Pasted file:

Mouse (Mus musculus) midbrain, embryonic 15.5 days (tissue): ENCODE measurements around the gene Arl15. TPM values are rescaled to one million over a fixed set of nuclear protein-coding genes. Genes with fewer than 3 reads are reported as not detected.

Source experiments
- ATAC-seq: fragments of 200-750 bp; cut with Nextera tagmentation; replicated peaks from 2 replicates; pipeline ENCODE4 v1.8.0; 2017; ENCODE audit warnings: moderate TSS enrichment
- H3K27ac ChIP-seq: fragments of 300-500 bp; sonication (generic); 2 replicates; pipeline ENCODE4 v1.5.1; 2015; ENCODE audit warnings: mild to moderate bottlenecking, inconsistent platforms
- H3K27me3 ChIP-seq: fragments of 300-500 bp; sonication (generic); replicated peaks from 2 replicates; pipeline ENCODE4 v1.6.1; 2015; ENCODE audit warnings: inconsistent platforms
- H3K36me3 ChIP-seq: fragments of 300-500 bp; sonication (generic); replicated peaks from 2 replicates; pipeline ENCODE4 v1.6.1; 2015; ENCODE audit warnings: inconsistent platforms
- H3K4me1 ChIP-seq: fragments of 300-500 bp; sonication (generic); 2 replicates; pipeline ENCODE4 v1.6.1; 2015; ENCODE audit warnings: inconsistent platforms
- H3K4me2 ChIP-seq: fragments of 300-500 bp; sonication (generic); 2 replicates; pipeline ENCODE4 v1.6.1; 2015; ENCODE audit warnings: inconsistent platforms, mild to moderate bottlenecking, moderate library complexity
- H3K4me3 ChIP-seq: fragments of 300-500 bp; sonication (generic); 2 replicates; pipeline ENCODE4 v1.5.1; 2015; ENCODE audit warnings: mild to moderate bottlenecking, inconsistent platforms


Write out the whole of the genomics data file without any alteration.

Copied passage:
Mouse (Mus musculus) midbrain, embryonic 15.5 days (tissue): ENCODE measurements around the gene Arl15. TPM values are rescaled to one million over a fixed set of nuclear protein-coding genes. Genes with fewer than 3 reads are reported as not detected.

Source experiments
- ATAC-seq: fragments of 200-750 bp; cut with Nextera tagmentation; replicated peaks from 2 replicates; pipeline ENCODE4 v1.8.0; 2017; ENCODE audit warnings: moderate TSS enrichment
- H3K27ac ChIP-seq: fragments of 300-500 bp; sonication (generic); 2 replicates; pipeline ENCODE4 v1.5.1; 2015; ENCODE audit warnings: mild to moderate bottlenecking, inconsistent platforms
- H3K27me3 ChIP-seq: fragments of 300-500 bp; sonication (generic); replicated peaks from 2 replicates; pipeline ENCODE4 v1.6.1; 2015; ENCODE audit warnings: inconsistent platforms
- H3K36me3 ChIP-seq: fragments of 300-500 bp; sonication (generic); replicated peaks from 2 replicates; pipeline ENCODE4 v1.6.1; 2015; ENCODE audit warnings: inconsistent platforms
- H3K4me1 ChIP-seq: fragments of 300-500 bp; sonication (generic); 2 replicates; pipeline ENCODE4 v1.6.1; 2015; ENCODE audit warnings: inconsistent platforms
- H3K4me2 ChIP-seq: fragments of 300-500 bp; sonication (generic); 2 replicates; pipeline ENCODE4 v1.6.1; 2015; ENCODE audit warnings: inconsistent platforms, mild to moderate bottlenecking, moderate library complexity
- H3K4me3 ChIP-seq: fragments of 300-500 bp; sonication (generic); 2 replicates; pipeline ENCODE4 v1.5.1; 2015; ENCODE audit warnings: mild to moderate bottlenecking, inconsistent platforms